Chelsea’s first signing of the season was nothing like the marquee name many had perhaps anticipated, as Liverpool’s Yossi Benayoun joined up at Stamford Bridge in a £5.5m three year deal.
Though the arrival of the 30 year old Israeli international ensured a rather more low-key beginning to acquisitions so far, the league champions- having already freed Juliano Belletti, Michael Ballack and Joe Cole, and with Deco, Ricardo Carvalho and Franco Di Santo looking likely to follow suit- may very well be clearing the decks for a big-name signing or two before the end of August, with a deal for Benfica’s defensive midfielder Ramires, according to rumours, imminent.
Rubber-stamping the Benayoun deal was one of the first actions of new Liverpool boss Roy Hodgson, with the player having already agreed to the move with Rafa Benitez before the Spaniard’s summer departure from Anfield. Upon completing the transfer, the Israel captain declared:
I am very excited to come to a club like Chelsea, it is a big club and I think it is a dream for every player. Hopefully we will be successful.
“If Yossi Benayoun can break into an already well-established Chelsea line-up, then he would be a bargain at 7.5m in the FPL game.
An underused talent at Liverpool in recent years, he’s looked well capable of hitting double figures given the chance.
However, the likelihood is that he will be deployed as an impact player and will therefore offer little to us fantasy managers in terms of consistent scoring.”
Despite a brief flirtation with the Ajax youth system, Benayoun’s senior career kicked off in 1997, where, in his homeland, he netted 15 goals in 25 games for Hapoel Be’er Sheva in an outstanding debut season. On he moved to Maccabi Haifa for four seasons, winning the league title twice, including one under the guidance of Avram Grant. There he played 130 games, scoring 55 times.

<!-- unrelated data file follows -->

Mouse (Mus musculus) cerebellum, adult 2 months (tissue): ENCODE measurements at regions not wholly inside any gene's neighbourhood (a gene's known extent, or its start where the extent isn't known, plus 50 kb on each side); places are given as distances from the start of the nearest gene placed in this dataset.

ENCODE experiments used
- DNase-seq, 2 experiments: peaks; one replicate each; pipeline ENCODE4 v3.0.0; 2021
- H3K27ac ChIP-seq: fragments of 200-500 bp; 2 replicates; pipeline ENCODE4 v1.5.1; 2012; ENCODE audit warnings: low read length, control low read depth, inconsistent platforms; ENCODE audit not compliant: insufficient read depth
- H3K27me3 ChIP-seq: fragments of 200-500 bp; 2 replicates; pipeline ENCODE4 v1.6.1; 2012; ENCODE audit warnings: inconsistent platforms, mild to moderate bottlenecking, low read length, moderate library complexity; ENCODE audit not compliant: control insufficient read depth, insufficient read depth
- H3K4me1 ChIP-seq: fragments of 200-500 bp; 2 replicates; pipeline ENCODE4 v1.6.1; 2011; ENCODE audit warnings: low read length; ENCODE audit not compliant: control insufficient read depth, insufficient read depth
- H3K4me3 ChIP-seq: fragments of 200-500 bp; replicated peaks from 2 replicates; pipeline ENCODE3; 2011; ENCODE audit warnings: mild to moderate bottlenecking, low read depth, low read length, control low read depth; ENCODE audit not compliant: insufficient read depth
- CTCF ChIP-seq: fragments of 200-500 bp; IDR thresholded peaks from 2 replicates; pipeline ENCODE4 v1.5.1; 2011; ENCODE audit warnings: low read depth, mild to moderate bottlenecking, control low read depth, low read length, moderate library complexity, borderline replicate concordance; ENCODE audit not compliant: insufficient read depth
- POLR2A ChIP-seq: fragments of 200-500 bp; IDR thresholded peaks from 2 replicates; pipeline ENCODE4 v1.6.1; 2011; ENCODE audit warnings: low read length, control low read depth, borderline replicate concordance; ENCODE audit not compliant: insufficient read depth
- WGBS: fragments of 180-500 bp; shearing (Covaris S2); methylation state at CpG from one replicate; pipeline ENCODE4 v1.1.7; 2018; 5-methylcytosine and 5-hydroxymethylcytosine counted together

Along came Racing Santander, and a three year spell in La Liga where Benayoun made 101 appearances, grabbing 21 goals, before Alan Pardew paid £2.5m to take him to Upton Park. For two years he plied his trade at West Ham, racking up 63 league appearances, in which he returned 8 goals and 2 assists. He also played 3 FA Cup and 2 UEFA Cup games for the Hammers.
Liverpool were up next, paying £5m for his services. Spending three years at Anfield, Benayoun played 92 league games, scoring 18 goals and assisting 11 times. He also played 8 FA Cup games, scoring 4 times, and made 32 Champions League appearances, returning 7 goals and 7 assists.
Carlo Ancelotti certainly seemed to have found a balance and fluidity to his team’s formation during the second half of last season with a 4-1-2-3 variant, and if, as expected, the Italian sticks to such a shape, then Benayoun will be vying for a first-team place with the likes of Nicolas Anelka, Salomon Kalou, Florent Malouda and young prodigy Gael Kakuta for a wide place up top. To a degree, the transfer seems a strange one, as he’s no more guaranteed a first-team place than he was at Anfield.
During the World Cup, the club were continually linked with a wide variety of top-class attackers, from Fernando Torres to Mesut Ozil to Thomas Muller, though the passage of time indicates this was nothing more than the typical tabloid rumour-mongering that buzzes incessantly throughout pre-season.
Carlo Ancelotti did indicate towards the end of last season that the club are determined to give their own talent a fair crack of the whip, with five youngsters -including Kakuta- being promoted from the youth ranks into the upcoming season’s first-team squad, which suggests that quality, rather than quantity, will be Chelsea’s main priority when it comes to further signings.
Ancelotti certainly indicated that Benayoun’s versatility was key in his decision to bring him to the club, stating:
Yossi has a lot of quality in midfield and can play in lots of positions. I like his behaviour on the pitch. He will do a great job.
Fantasy-wise, a fully fit Chelsea squad will always mean the lack of any first-team certainty puts Benayoun on the backburner for the vast majority of managers, so pretty much little changes there. Fantasy Premier League (FPL) has him priced at £7.5m, and with far cheaper midfield options available who are both regular starters and set-piece takers, Benayoun -once again- will be something of a luxury many simply cannot afford to risk.
Looking at the start of the season, with Didier Drogba’s recent groin operation almost certain to rule him out of Chelsea’s first two or three league games, it’s pretty much a given that Chelsea will play Nicolas Anelka through the middle, as opposed to wide right, in the Ivorian’s absence.
It’s almost typical of Benayoun’s unpredictability as a starter that, just as he seemed favourite to fill that gap vacated by Anelka’s move inside, he, too, has picked up a groin injury. If he recovers in time for that Stamford Bridge opener against West Brom, Benayoun could well be worth a punt until Drogba is fit and ready, but until we hear any further news from the Chelsea camp, Salomon Kalou, rather than Benayoun, now appears to be the most-likely starter.